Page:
The timeline needs some work. But this is a start...
In yet more disturbing climate news, carbon emissions reached a record high in 2018, dashing the hopes of folks who had celebrated a temporary stall between 2014 and 2016 as a turning point.
It's clear that emissions reductions are going to have to drastically pick up pace if we're to head off the worst dangers of climate change. Yet despite the current direction of travel, there are signs that a turning point could be—ahem—around the corner. Maersk just committed to phasing out carbon emissions from shipping by 2050. A US utility just pledged to go carbon free (admittedly following in the footsteps of other utilities around the world who have already achieved this); and US coal plant retirements are still at record highs.Now let's add another data-point to the mix. As Bloomberg reports, Volkswagen have just announced the end of the oil-powered car. Specifically, they've pledged that the generation of cars currently being worked on is the last that isn't 'CO2 neutral'.
What exactly that means is a little unclear. The Bloomberg report suggests there may still be fossil fuel cars in the mix as late as 2050 where charging infrastructure is inadequate (really, by 2050!?), but the German-language Handelsblatt has a more distinct—and less depressing—version of the VW timeline, translated on Twitter by Kees van Der Leun:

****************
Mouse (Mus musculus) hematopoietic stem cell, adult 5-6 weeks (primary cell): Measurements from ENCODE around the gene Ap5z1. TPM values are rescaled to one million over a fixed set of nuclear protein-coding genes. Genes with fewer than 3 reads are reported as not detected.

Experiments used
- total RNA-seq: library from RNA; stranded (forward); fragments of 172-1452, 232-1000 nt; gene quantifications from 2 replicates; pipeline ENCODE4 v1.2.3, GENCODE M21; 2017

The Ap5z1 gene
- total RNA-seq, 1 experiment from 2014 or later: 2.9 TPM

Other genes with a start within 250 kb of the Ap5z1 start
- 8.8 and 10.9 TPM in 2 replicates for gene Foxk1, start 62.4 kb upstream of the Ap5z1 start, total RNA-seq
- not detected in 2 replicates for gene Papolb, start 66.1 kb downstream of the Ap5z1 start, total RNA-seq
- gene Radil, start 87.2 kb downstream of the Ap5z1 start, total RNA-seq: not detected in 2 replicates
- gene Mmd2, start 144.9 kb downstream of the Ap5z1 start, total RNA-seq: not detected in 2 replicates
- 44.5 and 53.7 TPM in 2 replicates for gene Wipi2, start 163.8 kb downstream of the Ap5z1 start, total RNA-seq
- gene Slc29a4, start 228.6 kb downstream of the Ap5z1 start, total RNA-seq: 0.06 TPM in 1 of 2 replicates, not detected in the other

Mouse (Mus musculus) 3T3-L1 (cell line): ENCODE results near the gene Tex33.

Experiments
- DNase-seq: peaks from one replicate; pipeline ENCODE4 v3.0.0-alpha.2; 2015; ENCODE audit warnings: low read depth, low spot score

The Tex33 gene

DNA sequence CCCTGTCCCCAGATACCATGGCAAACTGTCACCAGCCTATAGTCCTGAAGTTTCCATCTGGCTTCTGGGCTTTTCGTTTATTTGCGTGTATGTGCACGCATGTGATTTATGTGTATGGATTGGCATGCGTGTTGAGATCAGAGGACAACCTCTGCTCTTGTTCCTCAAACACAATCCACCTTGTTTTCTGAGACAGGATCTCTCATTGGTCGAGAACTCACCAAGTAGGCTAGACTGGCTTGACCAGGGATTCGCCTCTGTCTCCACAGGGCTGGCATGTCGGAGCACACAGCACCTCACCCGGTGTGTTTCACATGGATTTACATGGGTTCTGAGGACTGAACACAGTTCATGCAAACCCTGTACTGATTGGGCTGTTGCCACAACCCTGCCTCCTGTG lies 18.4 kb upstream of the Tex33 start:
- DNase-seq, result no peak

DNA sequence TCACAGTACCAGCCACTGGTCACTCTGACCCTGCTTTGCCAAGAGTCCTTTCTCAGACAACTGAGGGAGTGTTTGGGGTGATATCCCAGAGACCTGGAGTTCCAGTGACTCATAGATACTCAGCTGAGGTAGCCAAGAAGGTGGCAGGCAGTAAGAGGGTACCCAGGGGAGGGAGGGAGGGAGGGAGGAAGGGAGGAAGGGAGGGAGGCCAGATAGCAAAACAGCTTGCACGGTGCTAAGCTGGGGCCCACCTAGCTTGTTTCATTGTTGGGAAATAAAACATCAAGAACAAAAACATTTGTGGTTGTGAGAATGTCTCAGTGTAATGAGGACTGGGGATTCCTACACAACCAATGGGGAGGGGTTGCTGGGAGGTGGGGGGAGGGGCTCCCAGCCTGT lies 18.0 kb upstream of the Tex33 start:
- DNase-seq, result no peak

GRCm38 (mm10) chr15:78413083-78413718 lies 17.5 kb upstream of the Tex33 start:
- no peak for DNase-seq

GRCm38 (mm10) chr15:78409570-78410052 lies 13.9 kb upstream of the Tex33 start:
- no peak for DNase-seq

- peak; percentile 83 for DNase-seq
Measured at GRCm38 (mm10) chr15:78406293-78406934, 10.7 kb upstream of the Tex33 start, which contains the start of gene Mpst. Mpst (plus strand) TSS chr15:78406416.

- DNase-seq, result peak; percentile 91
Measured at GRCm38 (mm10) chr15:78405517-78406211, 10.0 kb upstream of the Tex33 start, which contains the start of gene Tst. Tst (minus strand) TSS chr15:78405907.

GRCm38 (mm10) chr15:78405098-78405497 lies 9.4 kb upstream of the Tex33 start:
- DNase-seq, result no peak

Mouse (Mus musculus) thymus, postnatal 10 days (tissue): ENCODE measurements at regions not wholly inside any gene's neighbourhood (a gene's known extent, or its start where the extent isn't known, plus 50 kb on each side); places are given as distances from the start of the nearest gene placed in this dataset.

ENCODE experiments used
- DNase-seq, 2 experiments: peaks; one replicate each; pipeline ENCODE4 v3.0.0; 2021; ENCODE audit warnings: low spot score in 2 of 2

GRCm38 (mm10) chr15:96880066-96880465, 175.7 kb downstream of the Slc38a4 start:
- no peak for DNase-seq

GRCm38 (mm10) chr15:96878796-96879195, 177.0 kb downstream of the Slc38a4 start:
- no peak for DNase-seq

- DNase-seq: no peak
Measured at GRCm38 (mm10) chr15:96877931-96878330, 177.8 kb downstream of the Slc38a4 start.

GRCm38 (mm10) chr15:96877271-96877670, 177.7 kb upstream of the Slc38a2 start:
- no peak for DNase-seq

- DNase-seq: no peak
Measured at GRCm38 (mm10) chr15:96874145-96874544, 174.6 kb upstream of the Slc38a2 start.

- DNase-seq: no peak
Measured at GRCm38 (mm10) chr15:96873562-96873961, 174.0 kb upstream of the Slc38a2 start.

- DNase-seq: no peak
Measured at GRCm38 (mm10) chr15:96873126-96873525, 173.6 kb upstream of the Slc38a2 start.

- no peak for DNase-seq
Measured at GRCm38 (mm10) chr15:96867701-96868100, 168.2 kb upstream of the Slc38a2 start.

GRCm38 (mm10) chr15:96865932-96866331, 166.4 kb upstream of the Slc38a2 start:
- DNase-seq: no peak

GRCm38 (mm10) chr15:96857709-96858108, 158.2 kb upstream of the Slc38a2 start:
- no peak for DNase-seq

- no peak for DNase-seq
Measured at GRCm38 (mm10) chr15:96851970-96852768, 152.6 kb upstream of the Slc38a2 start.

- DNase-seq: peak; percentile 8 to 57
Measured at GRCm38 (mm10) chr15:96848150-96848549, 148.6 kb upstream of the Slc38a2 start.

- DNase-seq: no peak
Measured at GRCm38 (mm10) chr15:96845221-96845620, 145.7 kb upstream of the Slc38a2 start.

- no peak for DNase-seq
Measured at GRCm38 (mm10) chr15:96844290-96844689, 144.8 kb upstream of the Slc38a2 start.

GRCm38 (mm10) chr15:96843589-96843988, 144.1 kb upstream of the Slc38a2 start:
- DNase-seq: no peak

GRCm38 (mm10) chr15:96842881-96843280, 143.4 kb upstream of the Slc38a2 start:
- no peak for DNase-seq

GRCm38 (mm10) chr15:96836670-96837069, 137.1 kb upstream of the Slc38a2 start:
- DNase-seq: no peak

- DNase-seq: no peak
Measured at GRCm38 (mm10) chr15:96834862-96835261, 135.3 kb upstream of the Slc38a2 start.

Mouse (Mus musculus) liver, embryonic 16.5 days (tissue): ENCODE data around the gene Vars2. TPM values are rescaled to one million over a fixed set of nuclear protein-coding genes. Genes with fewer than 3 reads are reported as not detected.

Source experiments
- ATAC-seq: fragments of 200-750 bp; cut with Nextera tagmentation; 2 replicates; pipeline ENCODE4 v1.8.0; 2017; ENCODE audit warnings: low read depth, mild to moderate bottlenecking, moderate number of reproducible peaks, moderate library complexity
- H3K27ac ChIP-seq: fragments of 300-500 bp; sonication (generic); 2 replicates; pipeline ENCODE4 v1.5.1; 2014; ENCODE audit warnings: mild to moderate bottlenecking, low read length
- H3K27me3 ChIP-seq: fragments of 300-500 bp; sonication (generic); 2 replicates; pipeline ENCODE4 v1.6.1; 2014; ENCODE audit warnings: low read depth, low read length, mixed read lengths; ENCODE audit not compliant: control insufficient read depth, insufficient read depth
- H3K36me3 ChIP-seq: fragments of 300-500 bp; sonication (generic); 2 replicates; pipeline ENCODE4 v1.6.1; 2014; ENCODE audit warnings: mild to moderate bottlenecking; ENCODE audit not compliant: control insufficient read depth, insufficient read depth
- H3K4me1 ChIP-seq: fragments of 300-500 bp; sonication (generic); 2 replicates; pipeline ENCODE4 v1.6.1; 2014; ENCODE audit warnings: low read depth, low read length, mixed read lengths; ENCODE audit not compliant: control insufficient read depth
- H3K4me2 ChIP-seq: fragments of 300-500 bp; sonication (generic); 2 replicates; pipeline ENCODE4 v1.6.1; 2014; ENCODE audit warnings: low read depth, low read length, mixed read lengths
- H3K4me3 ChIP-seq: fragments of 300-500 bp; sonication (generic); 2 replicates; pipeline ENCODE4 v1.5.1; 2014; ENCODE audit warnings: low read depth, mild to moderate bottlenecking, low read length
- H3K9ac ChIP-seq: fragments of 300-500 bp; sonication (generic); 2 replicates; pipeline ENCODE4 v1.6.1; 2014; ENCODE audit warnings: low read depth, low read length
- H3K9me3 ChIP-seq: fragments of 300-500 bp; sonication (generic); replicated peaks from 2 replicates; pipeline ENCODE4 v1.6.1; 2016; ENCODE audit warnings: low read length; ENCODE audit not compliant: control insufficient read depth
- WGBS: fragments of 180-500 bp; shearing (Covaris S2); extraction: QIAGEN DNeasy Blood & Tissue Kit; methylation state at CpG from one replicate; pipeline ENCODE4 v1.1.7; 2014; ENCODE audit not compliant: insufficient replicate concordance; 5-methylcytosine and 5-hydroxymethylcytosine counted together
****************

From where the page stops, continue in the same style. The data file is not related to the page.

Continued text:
.@Volkswagen's math on the end of fossil cars:— Kees van der Leun (@Sustainable2050) December 4, 2018
2050: no fossil cars on the roads anymore
2040: last fossil car sold
2032: last new fossil car model enters market
2025: last new fossil car model development starts.https://t.co/ORrWB3UDpw
Link via @peter_simone
This is considerably more promising. And still not enough.
That said, I welcome every increase in ambition, because it makes it that much easier to ratchet it up a further notch later. It's unrealistic to assume that plans are going to go from woefully inadequate to sufficient overnight—but even as laggards like VW get with the program, they increase the momentum and the infrastructure for others to speed ahead. What Tesla has done in the California automotive market, for example, is likely to be replicated elsewhere, leaving VW's actual timeline in the dust. And, ironically, the existence of that timeline will help to make it happen.
Make no mistake, record high global carbon emissions are a very serious threat. But we now have an opportunity to start changing things fast.